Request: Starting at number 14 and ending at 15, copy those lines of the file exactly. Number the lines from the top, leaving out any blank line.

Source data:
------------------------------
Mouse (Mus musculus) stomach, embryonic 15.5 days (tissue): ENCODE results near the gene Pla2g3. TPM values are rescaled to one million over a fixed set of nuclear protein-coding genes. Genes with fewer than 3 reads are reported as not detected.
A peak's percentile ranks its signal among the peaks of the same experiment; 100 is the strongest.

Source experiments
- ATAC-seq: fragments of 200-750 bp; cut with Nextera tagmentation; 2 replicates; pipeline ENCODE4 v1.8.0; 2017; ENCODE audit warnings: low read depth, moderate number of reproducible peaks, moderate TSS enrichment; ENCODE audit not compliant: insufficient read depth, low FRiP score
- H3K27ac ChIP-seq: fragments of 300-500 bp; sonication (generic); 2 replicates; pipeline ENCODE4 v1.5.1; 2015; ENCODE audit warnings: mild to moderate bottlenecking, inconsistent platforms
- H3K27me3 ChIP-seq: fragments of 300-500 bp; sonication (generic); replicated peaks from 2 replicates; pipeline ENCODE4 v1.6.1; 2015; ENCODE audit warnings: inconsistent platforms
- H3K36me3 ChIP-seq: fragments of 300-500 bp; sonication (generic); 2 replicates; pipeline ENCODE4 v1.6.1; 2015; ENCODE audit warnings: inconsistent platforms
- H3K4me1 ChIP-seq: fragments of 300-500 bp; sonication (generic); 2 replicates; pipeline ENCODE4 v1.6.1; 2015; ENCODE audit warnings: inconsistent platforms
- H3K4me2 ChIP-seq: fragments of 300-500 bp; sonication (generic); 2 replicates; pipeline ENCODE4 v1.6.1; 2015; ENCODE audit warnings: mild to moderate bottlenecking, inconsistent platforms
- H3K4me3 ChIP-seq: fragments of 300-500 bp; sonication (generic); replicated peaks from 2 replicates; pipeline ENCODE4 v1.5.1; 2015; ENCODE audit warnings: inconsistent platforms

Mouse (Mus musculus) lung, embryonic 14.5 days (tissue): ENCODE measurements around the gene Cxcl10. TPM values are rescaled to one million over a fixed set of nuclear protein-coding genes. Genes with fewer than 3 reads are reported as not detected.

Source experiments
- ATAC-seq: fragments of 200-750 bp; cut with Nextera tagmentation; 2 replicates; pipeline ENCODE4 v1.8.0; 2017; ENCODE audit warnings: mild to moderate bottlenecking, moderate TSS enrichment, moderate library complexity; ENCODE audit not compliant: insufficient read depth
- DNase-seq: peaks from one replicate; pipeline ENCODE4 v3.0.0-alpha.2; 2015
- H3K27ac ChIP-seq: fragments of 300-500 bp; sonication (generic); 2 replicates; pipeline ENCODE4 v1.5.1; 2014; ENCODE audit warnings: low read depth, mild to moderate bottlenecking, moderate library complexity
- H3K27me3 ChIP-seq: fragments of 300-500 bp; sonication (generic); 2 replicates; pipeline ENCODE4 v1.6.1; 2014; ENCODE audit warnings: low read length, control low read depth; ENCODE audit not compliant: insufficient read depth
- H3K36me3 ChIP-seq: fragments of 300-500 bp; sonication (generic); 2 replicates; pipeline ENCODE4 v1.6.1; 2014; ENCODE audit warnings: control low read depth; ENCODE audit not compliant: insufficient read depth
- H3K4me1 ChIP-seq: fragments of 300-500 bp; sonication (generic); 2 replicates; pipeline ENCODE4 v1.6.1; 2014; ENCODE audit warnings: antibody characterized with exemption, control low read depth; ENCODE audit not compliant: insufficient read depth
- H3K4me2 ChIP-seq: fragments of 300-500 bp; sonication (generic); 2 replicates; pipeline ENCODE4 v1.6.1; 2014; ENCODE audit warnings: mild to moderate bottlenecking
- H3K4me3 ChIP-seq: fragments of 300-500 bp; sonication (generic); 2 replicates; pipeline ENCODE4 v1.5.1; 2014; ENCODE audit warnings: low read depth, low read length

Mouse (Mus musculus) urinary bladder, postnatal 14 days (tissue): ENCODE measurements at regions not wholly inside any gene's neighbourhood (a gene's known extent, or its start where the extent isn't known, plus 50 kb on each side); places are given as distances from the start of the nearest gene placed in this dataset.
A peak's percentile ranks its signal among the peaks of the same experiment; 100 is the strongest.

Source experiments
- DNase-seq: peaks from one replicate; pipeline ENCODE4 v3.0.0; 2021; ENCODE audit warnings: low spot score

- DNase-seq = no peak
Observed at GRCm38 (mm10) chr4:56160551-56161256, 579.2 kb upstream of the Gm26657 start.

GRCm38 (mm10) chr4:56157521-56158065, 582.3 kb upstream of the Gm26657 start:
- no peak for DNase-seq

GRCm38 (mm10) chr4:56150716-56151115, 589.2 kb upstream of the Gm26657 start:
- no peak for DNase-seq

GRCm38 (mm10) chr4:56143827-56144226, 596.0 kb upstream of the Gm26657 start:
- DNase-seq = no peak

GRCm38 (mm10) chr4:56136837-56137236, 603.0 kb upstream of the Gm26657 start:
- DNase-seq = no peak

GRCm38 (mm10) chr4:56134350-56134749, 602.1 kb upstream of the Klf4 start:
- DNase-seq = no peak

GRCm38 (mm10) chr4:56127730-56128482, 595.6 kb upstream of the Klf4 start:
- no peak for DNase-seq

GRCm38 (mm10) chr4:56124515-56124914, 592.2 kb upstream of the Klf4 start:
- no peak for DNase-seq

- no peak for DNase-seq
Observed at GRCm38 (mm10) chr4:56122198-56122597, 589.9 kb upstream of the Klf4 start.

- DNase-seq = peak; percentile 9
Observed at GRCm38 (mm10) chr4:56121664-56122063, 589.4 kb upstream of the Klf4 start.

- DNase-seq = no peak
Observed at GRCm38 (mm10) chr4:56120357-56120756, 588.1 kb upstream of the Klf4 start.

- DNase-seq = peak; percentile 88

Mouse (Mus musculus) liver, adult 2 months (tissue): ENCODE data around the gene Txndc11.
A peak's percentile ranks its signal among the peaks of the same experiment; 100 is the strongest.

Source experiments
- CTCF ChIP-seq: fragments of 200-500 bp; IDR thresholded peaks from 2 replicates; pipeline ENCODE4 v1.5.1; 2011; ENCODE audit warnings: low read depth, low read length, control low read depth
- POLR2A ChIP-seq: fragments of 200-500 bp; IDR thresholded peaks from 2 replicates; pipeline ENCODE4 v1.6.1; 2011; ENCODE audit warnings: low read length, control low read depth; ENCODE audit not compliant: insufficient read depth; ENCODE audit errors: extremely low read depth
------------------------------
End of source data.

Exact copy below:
- DNase-seq: peaks from one replicate; pipeline ENCODE4 v3.0.0-alpha.2; 2015
- H3K27ac ChIP-seq: fragments of 300-500 bp; sonication (generic); 2 replicates; pipeline ENCODE4 v1.5.1; 2014; ENCODE audit warnings: low read depth, mild to moderate bottlenecking, moderate library complexity